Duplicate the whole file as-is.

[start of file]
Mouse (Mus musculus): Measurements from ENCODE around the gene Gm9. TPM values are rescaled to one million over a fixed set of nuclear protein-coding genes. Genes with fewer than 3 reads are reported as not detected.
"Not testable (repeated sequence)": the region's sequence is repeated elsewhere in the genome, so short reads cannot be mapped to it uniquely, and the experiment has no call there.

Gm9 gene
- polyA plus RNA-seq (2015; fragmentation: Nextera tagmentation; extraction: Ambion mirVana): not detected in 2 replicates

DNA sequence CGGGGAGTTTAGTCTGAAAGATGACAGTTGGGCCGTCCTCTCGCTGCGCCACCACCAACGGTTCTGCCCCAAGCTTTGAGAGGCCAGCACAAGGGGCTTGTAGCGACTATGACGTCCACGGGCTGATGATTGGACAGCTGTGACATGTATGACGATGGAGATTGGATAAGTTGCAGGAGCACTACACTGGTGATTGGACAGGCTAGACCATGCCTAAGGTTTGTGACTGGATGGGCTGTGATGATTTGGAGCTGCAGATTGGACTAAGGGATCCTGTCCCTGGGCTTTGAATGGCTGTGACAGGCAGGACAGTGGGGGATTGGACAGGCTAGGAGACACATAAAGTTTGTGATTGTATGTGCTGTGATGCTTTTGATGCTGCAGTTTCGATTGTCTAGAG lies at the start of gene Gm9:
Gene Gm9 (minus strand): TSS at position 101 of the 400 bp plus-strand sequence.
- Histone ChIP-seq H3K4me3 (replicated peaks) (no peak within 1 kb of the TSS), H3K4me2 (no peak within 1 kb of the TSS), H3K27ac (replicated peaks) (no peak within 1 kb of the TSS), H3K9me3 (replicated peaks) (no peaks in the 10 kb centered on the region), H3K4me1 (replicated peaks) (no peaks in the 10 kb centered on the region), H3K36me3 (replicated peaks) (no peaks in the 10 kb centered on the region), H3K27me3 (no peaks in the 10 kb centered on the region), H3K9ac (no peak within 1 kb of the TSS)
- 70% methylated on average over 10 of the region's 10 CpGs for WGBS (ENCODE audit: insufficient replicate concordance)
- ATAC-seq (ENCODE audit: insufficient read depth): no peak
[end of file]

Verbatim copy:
Mouse (Mus musculus): Measurements from ENCODE around the gene Gm9. TPM values are rescaled to one million over a fixed set of nuclear protein-coding genes. Genes with fewer than 3 reads are reported as not detected.
"Not testable (repeated sequence)": the region's sequence is repeated elsewhere in the genome, so short reads cannot be mapped to it uniquely, and the experiment has no call there.

Gm9 gene
- polyA plus RNA-seq (2015; fragmentation: Nextera tagmentation; extraction: Ambion mirVana): not detected in 2 replicates

DNA sequence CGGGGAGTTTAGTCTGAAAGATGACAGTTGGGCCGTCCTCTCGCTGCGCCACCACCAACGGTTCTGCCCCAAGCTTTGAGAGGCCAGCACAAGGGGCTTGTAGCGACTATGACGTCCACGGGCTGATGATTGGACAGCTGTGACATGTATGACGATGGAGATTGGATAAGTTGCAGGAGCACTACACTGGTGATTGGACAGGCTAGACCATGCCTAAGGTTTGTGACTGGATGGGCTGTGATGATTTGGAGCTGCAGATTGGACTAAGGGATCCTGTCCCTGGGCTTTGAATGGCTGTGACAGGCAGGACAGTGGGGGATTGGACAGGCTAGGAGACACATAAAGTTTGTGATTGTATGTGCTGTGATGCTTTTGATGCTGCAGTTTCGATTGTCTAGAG lies at the start of gene Gm9:
Gene Gm9 (minus strand): TSS at position 101 of the 400 bp plus-strand sequence.
- Histone ChIP-seq H3K4me3 (replicated peaks) (no peak within 1 kb of the TSS), H3K4me2 (no peak within 1 kb of the TSS), H3K27ac (replicated peaks) (no peak within 1 kb of the TSS), H3K9me3 (replicated peaks) (no peaks in the 10 kb centered on the region), H3K4me1 (replicated peaks) (no peaks in the 10 kb centered on the region), H3K36me3 (replicated peaks) (no peaks in the 10 kb centered on the region), H3K27me3 (no peaks in the 10 kb centered on the region), H3K9ac (no peak within 1 kb of the TSS)
- 70% methylated on average over 10 of the region's 10 CpGs for WGBS (ENCODE audit: insufficient replicate concordance)
- ATAC-seq (ENCODE audit: insufficient read depth): no peak